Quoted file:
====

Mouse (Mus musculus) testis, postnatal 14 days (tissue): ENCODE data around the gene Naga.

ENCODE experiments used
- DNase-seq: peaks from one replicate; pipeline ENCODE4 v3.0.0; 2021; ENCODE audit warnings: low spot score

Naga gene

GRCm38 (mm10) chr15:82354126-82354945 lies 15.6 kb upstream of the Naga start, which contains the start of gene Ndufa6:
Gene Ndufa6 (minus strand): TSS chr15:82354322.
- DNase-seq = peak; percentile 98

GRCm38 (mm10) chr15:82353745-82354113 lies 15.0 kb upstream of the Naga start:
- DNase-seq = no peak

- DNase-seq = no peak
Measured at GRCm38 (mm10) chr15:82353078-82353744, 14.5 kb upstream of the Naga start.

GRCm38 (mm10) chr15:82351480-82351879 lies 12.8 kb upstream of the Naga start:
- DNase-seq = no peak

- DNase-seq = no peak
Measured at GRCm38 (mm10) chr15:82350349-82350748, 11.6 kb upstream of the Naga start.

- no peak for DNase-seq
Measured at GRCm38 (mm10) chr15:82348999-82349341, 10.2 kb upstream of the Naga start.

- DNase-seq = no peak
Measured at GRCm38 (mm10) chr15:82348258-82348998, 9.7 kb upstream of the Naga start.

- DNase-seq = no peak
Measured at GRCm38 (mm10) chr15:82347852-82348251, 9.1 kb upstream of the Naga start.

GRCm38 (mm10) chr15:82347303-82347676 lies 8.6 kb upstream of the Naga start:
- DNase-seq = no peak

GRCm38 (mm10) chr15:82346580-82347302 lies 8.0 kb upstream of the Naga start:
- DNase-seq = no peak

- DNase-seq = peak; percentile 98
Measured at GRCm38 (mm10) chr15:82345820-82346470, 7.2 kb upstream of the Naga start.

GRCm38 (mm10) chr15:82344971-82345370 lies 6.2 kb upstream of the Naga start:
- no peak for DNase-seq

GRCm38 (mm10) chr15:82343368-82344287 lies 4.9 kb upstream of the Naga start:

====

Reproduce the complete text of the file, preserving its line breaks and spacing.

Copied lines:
Mouse (Mus musculus) testis, postnatal 14 days (tissue): ENCODE data around the gene Naga.

ENCODE experiments used
- DNase-seq: peaks from one replicate; pipeline ENCODE4 v3.0.0; 2021; ENCODE audit warnings: low spot score

Naga gene

GRCm38 (mm10) chr15:82354126-82354945 lies 15.6 kb upstream of the Naga start, which contains the start of gene Ndufa6:
Gene Ndufa6 (minus strand): TSS chr15:82354322.
- DNase-seq = peak; percentile 98

GRCm38 (mm10) chr15:82353745-82354113 lies 15.0 kb upstream of the Naga start:
- DNase-seq = no peak

- DNase-seq = no peak
Measured at GRCm38 (mm10) chr15:82353078-82353744, 14.5 kb upstream of the Naga start.

GRCm38 (mm10) chr15:82351480-82351879 lies 12.8 kb upstream of the Naga start:
- DNase-seq = no peak

- DNase-seq = no peak
Measured at GRCm38 (mm10) chr15:82350349-82350748, 11.6 kb upstream of the Naga start.

- no peak for DNase-seq
Measured at GRCm38 (mm10) chr15:82348999-82349341, 10.2 kb upstream of the Naga start.

- DNase-seq = no peak
Measured at GRCm38 (mm10) chr15:82348258-82348998, 9.7 kb upstream of the Naga start.

- DNase-seq = no peak
Measured at GRCm38 (mm10) chr15:82347852-82348251, 9.1 kb upstream of the Naga start.

GRCm38 (mm10) chr15:82347303-82347676 lies 8.6 kb upstream of the Naga start:
- DNase-seq = no peak

GRCm38 (mm10) chr15:82346580-82347302 lies 8.0 kb upstream of the Naga start:
- DNase-seq = no peak

- DNase-seq = peak; percentile 98
Measured at GRCm38 (mm10) chr15:82345820-82346470, 7.2 kb upstream of the Naga start.

GRCm38 (mm10) chr15:82344971-82345370 lies 6.2 kb upstream of the Naga start:
- no peak for DNase-seq

GRCm38 (mm10) chr15:82343368-82344287 lies 4.9 kb upstream of the Naga start: